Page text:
Growing up, everyone gets the lessons or the lectures from the parents. Comparably, I would say I received very little advice from my parents than most kids. It seemed to me that their philosophy was to raise children with the right principles and then let them lead their own lives and make their own decisions. Recently one of the principles that I've been reflecting on, and finding so true...is something my Dad used to tell me.
He said, "Always look people straight in the eyes." Never look down, and never look up. It seems like a simple lesson: People are people, and no one is better or worse than anyone else. The first half is that he taught me to never look down on other people for economic, racial, education, nationality or any other reason. Everyone has just as much value as a human being as I do. So the application of that lesson was to smile at everyone, greet everyone, and generally treat them with respect. And the result? You are well-received and liked wherever you go. The service you receive is better, the conversations you have are more genuine, etc. Valuing other human beings is invaluable.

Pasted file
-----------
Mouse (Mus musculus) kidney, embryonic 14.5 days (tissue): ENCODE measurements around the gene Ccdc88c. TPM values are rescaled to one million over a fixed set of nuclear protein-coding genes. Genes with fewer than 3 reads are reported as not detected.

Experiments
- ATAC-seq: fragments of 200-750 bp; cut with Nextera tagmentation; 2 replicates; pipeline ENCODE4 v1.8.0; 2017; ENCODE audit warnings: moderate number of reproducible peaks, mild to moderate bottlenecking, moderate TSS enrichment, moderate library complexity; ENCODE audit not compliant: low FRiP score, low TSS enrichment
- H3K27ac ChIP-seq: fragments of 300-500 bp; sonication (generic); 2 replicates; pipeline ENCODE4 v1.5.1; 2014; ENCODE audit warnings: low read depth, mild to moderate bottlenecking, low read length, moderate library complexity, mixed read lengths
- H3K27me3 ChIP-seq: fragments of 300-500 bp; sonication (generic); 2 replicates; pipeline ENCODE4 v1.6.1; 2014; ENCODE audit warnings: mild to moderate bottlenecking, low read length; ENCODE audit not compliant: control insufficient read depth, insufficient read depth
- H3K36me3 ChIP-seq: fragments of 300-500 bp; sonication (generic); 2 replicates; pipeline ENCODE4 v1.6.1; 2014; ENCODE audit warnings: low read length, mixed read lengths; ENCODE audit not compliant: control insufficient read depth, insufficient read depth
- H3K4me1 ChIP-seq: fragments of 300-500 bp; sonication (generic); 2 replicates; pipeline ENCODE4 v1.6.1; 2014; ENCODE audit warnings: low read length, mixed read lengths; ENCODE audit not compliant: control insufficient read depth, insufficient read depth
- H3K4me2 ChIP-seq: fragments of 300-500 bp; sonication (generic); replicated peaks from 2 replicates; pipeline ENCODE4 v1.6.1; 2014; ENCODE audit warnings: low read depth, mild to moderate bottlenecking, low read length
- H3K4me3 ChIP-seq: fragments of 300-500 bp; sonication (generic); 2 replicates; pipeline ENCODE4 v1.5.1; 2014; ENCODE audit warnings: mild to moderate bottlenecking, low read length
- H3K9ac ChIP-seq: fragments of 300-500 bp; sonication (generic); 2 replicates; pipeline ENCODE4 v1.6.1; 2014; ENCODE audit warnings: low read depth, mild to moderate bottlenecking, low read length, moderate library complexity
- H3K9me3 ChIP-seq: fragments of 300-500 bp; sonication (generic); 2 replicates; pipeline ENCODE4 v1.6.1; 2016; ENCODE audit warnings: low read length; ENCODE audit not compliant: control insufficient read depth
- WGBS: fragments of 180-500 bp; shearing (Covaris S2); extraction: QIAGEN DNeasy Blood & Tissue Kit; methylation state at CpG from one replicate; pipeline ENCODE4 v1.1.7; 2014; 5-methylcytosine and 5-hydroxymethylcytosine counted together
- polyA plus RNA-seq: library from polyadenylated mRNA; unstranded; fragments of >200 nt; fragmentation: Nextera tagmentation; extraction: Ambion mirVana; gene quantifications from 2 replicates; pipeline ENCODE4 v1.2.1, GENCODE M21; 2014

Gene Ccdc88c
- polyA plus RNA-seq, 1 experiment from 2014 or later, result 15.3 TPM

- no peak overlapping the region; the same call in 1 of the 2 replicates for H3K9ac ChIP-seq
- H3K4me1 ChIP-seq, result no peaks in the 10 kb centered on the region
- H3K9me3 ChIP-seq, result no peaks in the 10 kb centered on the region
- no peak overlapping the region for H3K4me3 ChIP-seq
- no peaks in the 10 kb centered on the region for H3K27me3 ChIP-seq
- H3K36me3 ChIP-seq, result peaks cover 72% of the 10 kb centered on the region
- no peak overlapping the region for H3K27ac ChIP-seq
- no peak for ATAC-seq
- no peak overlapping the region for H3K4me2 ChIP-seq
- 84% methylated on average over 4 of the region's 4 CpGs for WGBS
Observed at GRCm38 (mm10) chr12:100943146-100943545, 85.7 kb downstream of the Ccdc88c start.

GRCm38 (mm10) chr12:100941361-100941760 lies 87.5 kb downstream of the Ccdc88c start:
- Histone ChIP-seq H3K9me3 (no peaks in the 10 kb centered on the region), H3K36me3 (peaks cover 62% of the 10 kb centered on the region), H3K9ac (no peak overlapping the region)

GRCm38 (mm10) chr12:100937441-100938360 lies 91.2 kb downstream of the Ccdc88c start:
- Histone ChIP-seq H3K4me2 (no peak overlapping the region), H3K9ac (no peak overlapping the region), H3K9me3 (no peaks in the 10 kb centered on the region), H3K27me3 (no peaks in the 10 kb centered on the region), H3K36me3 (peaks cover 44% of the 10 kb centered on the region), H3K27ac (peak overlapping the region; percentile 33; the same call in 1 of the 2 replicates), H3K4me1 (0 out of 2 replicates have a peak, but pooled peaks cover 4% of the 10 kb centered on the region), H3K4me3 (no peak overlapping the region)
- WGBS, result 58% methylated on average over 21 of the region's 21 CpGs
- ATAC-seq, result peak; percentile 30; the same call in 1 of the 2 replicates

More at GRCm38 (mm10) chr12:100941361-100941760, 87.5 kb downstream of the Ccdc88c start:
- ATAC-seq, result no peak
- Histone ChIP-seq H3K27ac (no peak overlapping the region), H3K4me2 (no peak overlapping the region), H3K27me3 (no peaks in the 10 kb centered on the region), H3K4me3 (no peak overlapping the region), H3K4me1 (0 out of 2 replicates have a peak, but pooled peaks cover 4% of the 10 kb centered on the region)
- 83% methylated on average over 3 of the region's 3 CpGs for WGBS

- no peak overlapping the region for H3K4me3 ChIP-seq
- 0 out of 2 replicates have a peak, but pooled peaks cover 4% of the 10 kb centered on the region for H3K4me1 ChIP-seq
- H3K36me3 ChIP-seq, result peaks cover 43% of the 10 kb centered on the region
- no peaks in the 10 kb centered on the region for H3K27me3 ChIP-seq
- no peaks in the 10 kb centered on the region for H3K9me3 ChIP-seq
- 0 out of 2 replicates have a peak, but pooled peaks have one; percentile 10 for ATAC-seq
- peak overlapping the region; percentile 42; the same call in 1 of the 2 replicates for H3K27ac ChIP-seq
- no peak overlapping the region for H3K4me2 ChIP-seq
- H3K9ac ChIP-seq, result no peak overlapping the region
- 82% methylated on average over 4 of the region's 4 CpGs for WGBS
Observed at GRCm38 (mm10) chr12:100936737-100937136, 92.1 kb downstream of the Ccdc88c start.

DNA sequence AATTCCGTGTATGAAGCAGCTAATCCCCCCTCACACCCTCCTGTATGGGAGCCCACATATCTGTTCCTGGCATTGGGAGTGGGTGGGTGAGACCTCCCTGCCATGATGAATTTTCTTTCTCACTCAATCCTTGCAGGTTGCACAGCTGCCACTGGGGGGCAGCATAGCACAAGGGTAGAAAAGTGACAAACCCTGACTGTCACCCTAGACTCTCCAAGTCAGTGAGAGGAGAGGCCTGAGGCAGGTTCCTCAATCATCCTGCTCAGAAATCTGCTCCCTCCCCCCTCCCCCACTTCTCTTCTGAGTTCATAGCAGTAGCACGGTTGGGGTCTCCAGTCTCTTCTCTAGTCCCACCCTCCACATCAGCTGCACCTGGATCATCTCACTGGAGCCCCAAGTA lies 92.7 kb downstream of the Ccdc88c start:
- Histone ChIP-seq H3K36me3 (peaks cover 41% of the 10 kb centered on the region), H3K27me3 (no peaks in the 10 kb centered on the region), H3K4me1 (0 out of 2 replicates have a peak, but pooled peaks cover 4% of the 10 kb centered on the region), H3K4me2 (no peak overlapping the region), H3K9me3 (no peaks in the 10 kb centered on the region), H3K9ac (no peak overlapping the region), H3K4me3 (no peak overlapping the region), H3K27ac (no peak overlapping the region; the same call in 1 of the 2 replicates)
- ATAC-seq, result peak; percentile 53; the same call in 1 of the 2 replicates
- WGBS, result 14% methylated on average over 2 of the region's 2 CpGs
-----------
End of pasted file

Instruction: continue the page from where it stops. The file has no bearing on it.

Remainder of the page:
The flip side of the lesson: Never look up at someone like they are unreachable, or better than you, or have the right to treat you like they are. Don't fear a person's power or money so much that you feel they are better than you, you can't be yourself, or can't see them as human. Who knows, it could be just a matter of time before you are in the same place. And the result? Confidence. To say what you think and be who you are, no matter who you are talking to.
I see this lesson at work in my life in China all the time. I can constantly cross boundaries up and down that my Chinese counterparts can't or won't cross. Why do my housekeeper, door guard and waitress all greet me and smile every time I pass, but fall silent when anyone else passes? My Chinese coworkers don't know how I got into the inner circle of 40-something male shareholders of the company. Compared to the coworkers, I wasn't afraid of the hierarchy, the money, or the job. I would joke or chat with them, and always say my opinion on the business whether it was pleasant or not. You can call it American...or Southern...but I call it Brown, because I know it came from my Dad. I might not have noticed it previously in the the U.S., where it is a more common life philosophy, but recently it has been so evident that I was raised differently from most of the people around me in China. And I'm thankful for not knowing those limits when it comes to people.